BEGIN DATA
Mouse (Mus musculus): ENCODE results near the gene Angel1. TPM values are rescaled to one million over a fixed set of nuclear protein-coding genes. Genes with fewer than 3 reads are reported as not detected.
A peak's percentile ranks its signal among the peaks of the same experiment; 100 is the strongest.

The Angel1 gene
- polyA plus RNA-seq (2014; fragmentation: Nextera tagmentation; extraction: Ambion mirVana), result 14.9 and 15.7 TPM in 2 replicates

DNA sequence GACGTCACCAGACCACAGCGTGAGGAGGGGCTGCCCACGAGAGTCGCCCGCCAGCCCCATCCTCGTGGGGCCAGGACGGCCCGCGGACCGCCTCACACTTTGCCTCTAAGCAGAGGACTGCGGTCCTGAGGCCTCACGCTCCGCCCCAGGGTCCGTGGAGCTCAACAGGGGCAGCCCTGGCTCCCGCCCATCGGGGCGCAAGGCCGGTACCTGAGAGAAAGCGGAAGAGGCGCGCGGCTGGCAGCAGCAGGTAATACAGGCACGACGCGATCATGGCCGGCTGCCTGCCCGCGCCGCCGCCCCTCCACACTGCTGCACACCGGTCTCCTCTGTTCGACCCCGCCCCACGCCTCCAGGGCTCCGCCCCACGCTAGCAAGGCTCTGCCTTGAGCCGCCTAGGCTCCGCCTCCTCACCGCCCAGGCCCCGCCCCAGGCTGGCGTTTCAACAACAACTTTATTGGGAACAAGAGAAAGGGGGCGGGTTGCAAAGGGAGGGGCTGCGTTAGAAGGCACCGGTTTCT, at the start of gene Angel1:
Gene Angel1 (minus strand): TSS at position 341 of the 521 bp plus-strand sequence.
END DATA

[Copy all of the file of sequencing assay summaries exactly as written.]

Mouse (Mus musculus): ENCODE results near the gene Angel1. TPM values are rescaled to one million over a fixed set of nuclear protein-coding genes. Genes with fewer than 3 reads are reported as not detected.
A peak's percentile ranks its signal among the peaks of the same experiment; 100 is the strongest.

The Angel1 gene
- polyA plus RNA-seq (2014; fragmentation: Nextera tagmentation; extraction: Ambion mirVana), result 14.9 and 15.7 TPM in 2 replicates

DNA sequence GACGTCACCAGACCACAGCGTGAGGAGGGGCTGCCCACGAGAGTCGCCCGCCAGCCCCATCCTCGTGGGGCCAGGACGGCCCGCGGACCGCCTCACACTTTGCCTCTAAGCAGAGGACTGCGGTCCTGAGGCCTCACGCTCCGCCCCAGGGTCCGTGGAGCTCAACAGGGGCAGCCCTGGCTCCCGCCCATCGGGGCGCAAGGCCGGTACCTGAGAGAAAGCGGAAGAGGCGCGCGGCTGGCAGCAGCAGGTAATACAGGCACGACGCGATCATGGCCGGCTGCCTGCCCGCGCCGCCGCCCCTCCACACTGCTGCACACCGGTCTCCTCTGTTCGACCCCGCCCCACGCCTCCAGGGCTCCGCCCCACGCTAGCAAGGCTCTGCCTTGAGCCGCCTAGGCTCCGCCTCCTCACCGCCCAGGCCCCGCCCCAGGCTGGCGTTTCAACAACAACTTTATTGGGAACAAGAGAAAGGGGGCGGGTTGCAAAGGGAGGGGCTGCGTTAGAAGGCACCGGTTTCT, at the start of gene Angel1:
Gene Angel1 (minus strand): TSS at position 341 of the 521 bp plus-strand sequence.